Day 1: Ushuaia


Arrive in Ushuaia and check in at the Australis travel center at 409 San Martín Street in downtown. Explore the town a bit before boarding the M/V Via Australis 5:30 PM. After a welcoming cocktail reception hosted by the captain and his crew, the ship will us off and begin its' adventure to one of the most remote corners of planet Earth. During the night the ship will traverse the Beagle Channel and cross from Argentina into Chilean territorial waters. The lights of Ushuaia disappear as you sail into Alberto de Agostini National Park along the south coast of Tierra del Fuego.


Day 2: Garibaldi Glacier - Pia Glacier - Glacier Alley


In the early morning the Australis cruises up a long fjord to drop anchor near Garibaldi Glacier, one of only three glaciers in Patagonia gaining mass rather than staying the same or slowly shrinking. Climb into a Zodiac and head ashore for a hike through virgin Magellanic forest to a glacial waterfall, a towering wall of ferns and moss, and spectacular viewpoints looking down on the glacier and fjord. The walk is demanding -- very steep, negligible trail, rough footing -- and not for everyone. For those who choose to stay on board, the captain will point the bow towards the beautiful sky-blue glacier so that everyone can enjoy a panoramic view from the upper decks.


Backtracking along the Beagle Channel, Via Australis enters the narrow Pia Fjord. Climb back aboard the Zodiacs for a shore excursion to Pia Glacier. No one knows for certain how the hulking mass of snow and ice got its feminine moniker, but one theory says it was named for Princess Maria Pia of Savoy (1847-1911), daughter of the Italian king. After disembarking, take a short or long hike to gain a panoramic view of the spectacular glacier, which extends from the mountaintops down to the sea. Back on board, you'll continue east along the Beagle Channel through an area called Glacier Alley. Living up to its name, the passage features a number of impressive tidewater glaciers flowing down from the Darwin Mountains and Darwin Ice Sheet on the north shore. Most of them named after European countries -- Holland, Italy, Germany, Spain and France.


Day 3: Cape Horn - Wulaia Bay


During the night, the captain will navigate the narrow Murray Channel between Navarino and Hoste islands and by dawn you are cruising across Nassau Bay into the remote archipelago that includes Cape Horn National Park. Weather and sea conditions permitting, you will head ashore on the windswept island that harbors legendary Cape Horn (Cabo de Hornos). Discovered in 1616 by a Dutch maritime expedition -- and named after the town of Hoorn in West Friesland -- Cape Horn is a sheer 1,394-foot high rocky promontory overlooking the turbulent waters of the Drake Passage. For many years it was the only navigation route between the Pacific and Atlantic, and was often referred to as the "End of the Earth." The park was declared a World Biosphere Reserve by UNESCO in 2005. The Chilean navy maintains a permanent lighthouse on the island, staffed by a light keeper and his family, as well as the tiny Stella Maris Chapel and modern Cape Horn Monument.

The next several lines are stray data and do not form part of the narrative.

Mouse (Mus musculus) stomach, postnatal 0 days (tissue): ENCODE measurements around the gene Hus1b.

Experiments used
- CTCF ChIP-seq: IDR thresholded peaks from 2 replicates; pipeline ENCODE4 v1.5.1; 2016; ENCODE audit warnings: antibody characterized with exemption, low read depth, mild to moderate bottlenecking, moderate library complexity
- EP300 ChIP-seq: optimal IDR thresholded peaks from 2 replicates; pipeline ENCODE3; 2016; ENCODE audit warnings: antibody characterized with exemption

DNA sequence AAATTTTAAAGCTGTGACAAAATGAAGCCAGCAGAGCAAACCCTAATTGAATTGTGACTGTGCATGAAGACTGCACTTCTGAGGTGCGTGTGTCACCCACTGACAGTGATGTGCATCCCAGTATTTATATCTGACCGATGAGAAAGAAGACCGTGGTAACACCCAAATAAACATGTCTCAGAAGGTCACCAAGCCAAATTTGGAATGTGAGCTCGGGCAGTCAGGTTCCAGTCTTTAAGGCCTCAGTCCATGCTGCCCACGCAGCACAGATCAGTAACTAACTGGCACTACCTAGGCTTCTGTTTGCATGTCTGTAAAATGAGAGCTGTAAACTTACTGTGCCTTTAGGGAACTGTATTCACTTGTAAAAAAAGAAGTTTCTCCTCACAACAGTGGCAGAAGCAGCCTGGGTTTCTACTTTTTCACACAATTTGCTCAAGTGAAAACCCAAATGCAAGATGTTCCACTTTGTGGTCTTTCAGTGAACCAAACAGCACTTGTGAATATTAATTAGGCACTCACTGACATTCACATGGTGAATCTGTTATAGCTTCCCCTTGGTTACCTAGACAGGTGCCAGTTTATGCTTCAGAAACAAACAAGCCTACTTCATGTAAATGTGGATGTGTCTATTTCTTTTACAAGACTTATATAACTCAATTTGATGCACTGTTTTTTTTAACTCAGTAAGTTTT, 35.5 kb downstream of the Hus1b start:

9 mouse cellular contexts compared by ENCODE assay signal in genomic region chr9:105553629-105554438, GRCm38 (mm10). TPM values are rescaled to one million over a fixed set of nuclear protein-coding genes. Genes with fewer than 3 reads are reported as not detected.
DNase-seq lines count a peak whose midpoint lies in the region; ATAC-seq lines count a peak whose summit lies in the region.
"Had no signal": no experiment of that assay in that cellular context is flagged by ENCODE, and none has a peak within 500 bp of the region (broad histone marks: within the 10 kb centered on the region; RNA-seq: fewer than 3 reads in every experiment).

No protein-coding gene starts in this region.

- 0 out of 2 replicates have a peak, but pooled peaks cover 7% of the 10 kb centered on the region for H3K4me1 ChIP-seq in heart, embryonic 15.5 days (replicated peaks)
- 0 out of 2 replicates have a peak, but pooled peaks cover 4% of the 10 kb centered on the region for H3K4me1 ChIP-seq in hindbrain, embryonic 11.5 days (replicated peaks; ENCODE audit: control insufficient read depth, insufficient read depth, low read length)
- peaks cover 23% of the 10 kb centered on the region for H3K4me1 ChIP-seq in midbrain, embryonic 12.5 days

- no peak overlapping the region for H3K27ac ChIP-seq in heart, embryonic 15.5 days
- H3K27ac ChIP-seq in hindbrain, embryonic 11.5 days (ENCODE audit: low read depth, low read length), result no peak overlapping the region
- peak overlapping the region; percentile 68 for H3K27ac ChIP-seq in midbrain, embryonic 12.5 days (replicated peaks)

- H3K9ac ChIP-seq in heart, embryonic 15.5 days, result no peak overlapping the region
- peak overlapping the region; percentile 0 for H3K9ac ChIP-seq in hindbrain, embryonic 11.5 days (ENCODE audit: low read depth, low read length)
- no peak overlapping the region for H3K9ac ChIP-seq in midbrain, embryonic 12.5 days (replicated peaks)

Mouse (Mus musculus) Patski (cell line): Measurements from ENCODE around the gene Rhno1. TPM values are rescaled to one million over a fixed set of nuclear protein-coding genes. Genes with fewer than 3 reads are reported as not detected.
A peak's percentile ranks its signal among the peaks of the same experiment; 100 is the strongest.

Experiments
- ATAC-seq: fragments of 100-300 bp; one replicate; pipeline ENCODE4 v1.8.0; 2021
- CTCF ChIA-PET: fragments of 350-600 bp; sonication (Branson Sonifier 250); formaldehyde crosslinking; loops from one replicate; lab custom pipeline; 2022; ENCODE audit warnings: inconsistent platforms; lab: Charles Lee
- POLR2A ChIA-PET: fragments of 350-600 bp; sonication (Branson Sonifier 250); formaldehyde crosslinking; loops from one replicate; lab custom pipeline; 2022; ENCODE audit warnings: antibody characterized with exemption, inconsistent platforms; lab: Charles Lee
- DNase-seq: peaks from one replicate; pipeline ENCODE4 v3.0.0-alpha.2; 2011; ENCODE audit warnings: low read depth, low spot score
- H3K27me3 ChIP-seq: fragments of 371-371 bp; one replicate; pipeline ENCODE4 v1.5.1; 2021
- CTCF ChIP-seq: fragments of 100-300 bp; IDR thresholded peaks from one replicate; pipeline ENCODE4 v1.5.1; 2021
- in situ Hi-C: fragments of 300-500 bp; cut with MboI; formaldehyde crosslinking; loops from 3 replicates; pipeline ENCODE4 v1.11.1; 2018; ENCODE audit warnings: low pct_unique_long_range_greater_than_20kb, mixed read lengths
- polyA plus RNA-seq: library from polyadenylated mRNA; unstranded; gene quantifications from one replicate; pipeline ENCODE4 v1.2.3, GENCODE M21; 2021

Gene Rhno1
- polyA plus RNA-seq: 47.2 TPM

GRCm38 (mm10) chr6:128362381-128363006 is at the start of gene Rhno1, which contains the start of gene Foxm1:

Sailing back across Nassau Bay and anchor at fabled Wulaia Bay, one of the few places in the archipelago where the human history is just as compelling as the natural environment. Originally the site of one of the region’s largest Yámana aboriginal settlements, the bay was described by Charles Darwin and sketched by Captain FitzRoy in the 1830s during their voyages on the HMS Beagle. This area is also renowned for its mesmerizing beauty and dramatic geography. After a visit to the Australis-sponsored museum in the old radio station, you will have a choice of three hikes (of increasing degrees of difficulty) that ascend the heavily wooden mountain behind the bay. Each hike ventures through an enchanted Magellan forest of lengas, coigües, canelos, ferns, and other endemic fauna to reach a panoramic viewpoint overlooking the bay.


Day 4: Ushuaia


After a final night aboard the Via Australis, sail back into Argentine waters and dock in Ushuaia. Acknowledged as the southernmost city in the world, Ushuaia was founded in 1884 and was one of the original points of contact between the indigenous Yámana and European cultures. Its name derives from the Yámana word for ‘penetrating bay’ and it’s surrounded by the southernmost Andes peaks. With around 65,000 inhabitants, Ushuaia is now the second largest city in Tierra del Fuego (after Rio Grande). Disembarkation is scheduled at 8:30 AM, providing a perfect opportunity to enjoy the city and its spectacular scenery before continuing on your Argentinian adventure, or heading home.


Rates - 2016 / 2017
Dates Per Person Double Single Supplement
Please call for pricing.
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